Got a nose job
HAD SURGERY AT 15
SHE ENDURED INTERNET BULLYING ABOUT HER 'HUGE' NOSE
Jen Selter had always been self-conscious about her nose. For years she wouldn't leave the house without strategically applying bronzer "to make my nose look more narrow," she says, and at Roslyn High School in Roslyn Heights, N.Y., she had taken to wearing padded bras and stomach-baring tops to draw attention away from her face. But after her fellow teens began posting nasty comments on her Facebook page-"She's pretty, but her nose is huge" and "You look like a pelican"-Selter decided she was ready for a change. After visits with a therapist to determine "I was emotionally ready," says Selter, now 16, she had New York City surgeon Sam Rizk tweak her nose last summer. "I'm more comfortable with myself now, happier and confident," she says. "And I have so many more pictures of myself on Facebook!"
Had his ears pinned back
HAD SURGERY AT 17
HE HID HIS 'DUMBO' EARS BEHIND HIS HAIR AND THEN LEARNED HE'D HAVE TO CUT IT TO PURSUE HIS DREAM CAREER
In elementary school Jon Escalante was uncomfortable hanging out in the hallways when kids called out, "What's up, Dumbo?" he says. "I'd just turn away because I didn't want to get into a fight." Then in sixth grade, Escalante came up with another way to avoid trouble: He grew out his hair until it was "curly and puffy," he says, and would have kept it that way forever if he didn't want to join a fire-service youth program, for which short hair was a prerequisite. "I was like, 'I can't cut my hair,'" recalls the Sun Valley, Calif., native, who realized the way he felt about his ears was having a detrimental effect on his life. With the support of his mother, Escalante began looking into surgery, and in August 2008 he underwent an otoplasty with Beverly Hills surgeon Gabriel Chiu. Now 19 and a student at Los Angeles Valley College, where he is pursuing a fire-science degree, Escalante says, "I waited all my life to get surgery, and now I don't care if people see my ears!"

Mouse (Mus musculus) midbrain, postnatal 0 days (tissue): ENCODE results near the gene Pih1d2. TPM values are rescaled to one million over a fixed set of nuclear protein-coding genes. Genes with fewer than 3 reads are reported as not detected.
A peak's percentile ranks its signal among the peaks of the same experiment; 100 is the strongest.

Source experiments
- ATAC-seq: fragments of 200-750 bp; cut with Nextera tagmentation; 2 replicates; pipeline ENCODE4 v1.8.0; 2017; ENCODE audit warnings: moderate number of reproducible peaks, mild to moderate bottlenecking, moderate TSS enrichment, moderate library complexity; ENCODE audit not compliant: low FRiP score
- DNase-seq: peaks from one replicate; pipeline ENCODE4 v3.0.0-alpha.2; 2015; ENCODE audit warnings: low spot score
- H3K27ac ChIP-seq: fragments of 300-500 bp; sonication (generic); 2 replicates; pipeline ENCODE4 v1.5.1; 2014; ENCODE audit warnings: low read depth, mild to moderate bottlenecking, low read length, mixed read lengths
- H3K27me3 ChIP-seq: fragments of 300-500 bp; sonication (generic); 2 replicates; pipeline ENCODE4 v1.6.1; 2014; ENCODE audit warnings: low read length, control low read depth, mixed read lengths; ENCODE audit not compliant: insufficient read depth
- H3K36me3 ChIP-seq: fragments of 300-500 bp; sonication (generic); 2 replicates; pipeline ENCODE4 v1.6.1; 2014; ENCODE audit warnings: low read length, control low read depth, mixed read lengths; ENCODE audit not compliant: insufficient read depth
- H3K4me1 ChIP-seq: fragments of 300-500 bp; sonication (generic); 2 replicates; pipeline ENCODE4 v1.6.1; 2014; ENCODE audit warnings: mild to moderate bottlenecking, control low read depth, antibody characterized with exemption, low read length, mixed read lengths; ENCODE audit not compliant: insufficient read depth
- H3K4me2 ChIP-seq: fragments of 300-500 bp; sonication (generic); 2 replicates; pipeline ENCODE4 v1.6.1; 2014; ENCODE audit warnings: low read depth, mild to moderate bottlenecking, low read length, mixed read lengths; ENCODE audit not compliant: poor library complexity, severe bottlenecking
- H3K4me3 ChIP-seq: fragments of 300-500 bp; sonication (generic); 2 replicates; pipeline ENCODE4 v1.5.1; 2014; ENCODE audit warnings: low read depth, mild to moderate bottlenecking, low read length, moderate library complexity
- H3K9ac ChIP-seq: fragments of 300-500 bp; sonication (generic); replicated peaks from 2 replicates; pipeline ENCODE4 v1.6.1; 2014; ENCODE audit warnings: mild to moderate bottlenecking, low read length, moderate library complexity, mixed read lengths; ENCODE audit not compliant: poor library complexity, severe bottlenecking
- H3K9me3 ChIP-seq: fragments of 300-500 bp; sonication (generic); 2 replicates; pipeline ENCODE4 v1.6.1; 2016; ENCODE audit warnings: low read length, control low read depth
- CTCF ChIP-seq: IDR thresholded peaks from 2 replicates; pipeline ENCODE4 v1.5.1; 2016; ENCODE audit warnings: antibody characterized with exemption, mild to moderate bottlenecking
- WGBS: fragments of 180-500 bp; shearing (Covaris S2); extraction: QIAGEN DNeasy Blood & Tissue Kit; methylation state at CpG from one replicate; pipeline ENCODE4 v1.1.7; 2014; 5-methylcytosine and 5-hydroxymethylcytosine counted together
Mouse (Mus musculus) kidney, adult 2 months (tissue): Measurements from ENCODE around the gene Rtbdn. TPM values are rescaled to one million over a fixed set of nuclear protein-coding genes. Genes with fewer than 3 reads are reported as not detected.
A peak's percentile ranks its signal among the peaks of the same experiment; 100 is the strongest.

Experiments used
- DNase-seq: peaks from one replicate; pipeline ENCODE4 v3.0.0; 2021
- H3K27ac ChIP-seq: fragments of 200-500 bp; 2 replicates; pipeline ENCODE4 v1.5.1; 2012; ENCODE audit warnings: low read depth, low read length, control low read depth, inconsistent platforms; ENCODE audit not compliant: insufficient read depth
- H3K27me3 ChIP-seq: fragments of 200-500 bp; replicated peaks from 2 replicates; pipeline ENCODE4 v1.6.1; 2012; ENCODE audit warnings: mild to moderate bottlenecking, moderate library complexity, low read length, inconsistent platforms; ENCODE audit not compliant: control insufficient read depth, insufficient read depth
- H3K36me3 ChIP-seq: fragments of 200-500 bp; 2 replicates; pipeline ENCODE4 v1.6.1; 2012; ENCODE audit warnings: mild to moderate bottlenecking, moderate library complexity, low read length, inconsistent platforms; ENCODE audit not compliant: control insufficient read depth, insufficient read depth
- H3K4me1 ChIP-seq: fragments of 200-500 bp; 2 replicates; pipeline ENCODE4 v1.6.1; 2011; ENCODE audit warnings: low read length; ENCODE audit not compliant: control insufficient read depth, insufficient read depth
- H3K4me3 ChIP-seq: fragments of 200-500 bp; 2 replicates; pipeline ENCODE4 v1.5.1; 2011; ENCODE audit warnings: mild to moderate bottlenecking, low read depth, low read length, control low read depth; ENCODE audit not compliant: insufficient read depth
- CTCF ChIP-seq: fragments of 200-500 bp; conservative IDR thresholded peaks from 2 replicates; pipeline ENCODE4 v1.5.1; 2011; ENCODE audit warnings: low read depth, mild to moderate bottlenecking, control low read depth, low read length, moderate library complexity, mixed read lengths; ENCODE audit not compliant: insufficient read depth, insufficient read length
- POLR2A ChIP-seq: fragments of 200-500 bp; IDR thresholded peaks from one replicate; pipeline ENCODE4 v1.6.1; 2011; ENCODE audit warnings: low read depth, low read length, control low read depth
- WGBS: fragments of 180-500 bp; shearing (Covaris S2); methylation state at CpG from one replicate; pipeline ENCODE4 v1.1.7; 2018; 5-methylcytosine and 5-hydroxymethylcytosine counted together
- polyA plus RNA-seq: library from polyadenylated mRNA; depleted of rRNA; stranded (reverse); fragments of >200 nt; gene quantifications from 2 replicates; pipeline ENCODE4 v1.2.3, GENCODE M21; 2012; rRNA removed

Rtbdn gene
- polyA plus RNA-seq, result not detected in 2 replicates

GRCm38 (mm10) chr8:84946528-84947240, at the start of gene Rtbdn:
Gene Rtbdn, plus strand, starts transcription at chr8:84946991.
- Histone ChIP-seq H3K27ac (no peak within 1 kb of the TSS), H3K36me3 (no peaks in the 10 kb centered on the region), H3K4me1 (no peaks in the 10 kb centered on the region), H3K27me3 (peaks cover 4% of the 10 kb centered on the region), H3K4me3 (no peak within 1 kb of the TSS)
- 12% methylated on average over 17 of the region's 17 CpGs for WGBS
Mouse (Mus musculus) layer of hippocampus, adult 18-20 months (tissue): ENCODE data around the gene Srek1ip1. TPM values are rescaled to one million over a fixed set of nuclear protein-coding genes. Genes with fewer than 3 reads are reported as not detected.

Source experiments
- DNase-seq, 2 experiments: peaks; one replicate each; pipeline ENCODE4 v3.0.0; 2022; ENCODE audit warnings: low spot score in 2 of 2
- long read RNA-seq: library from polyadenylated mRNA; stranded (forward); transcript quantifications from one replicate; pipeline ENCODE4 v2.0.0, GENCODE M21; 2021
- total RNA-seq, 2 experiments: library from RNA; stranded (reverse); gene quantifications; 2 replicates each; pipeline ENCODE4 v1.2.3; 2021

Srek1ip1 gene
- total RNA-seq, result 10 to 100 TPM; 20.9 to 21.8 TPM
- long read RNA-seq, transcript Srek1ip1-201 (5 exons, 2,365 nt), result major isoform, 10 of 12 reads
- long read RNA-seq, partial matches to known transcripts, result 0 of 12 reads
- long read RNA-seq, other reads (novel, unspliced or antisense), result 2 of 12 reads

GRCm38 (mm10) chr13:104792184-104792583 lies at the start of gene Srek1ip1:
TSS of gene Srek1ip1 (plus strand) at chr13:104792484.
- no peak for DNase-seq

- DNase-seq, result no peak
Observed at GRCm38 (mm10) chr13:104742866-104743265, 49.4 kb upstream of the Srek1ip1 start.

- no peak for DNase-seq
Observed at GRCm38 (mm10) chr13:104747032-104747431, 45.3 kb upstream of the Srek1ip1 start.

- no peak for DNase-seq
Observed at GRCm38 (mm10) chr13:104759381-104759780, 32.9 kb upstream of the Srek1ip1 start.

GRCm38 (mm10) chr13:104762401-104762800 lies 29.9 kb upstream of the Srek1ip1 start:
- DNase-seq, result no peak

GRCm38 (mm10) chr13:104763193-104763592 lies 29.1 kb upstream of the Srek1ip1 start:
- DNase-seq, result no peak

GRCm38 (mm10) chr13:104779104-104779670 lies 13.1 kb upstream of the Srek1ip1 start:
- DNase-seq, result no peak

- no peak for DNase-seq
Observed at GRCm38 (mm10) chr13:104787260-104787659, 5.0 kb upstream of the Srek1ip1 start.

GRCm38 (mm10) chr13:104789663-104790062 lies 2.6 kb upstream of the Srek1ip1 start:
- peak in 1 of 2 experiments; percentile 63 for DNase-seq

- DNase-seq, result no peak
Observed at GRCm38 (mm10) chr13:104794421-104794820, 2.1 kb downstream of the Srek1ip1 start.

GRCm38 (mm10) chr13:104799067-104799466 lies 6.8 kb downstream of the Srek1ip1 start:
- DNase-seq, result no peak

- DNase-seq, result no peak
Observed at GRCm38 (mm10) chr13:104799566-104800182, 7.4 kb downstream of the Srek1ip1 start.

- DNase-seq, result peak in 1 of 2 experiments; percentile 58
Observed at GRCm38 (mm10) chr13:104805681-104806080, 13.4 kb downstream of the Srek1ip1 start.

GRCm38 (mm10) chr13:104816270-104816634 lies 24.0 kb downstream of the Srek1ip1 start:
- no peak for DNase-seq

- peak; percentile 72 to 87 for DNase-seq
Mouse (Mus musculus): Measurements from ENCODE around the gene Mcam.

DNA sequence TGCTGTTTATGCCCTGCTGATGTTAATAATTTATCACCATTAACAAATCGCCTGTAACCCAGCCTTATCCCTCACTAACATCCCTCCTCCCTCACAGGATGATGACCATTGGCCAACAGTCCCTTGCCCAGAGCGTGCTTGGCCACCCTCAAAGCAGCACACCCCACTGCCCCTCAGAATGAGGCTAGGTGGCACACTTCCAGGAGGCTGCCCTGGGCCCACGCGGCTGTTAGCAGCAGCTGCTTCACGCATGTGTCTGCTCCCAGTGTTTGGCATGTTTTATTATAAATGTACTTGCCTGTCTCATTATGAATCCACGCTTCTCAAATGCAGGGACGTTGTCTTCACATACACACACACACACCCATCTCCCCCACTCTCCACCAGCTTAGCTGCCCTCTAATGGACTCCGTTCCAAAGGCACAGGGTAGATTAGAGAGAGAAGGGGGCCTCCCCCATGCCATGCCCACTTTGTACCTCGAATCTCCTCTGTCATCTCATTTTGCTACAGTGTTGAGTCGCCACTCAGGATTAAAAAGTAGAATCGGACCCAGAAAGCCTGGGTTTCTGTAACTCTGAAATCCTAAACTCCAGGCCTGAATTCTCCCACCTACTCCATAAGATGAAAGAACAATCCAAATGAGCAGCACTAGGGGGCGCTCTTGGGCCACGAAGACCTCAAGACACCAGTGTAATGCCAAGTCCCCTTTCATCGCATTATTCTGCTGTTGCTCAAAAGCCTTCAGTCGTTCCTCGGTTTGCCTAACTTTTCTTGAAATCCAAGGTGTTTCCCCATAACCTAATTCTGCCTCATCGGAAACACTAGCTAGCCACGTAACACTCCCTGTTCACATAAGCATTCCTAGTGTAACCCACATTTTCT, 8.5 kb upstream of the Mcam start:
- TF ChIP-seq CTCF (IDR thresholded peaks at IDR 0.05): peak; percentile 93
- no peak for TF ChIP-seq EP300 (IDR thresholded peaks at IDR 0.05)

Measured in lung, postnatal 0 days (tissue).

Reduced her breasts from DDD to D
HAD SURGERY AT 19
HER BREAST REDUCTION TOOK AWAY BOTH PHYSICAL AND EMOTIONAL PAIN
As a high school freshman at Powell High School in Powell, Wyo., Hannah Olson was "one of the top varsity runners," she says. Then her breasts developed, and by the time she started her junior year, Olson was ranked last on her running team and in near-constant pain from the weight of her 36DDD chest, which took up to three bras to support. "My lower back hurt so bad I couldn't sleep," says Olson. Even worse, male classmates subjected her to "horrifying" name-calling, including "HannahBoob," she recalls. "It was so degrading to me that my bra size was what I was known for." Unwilling to give up the activities-including dance and horseback riding-that she loved, Olson signed up last year with Billings, Mont., surgeon Alan Muskett to take her breasts down to a 34D. "As soon as I woke up, I could breathe easier," says Olson, now 20 and a high school dance coach. Back to enjoying long runs, Olson is experiencing new pleasures as well. "I bought six bathing suits last summer," she says. "It's nice not to have to cover myself up anymore."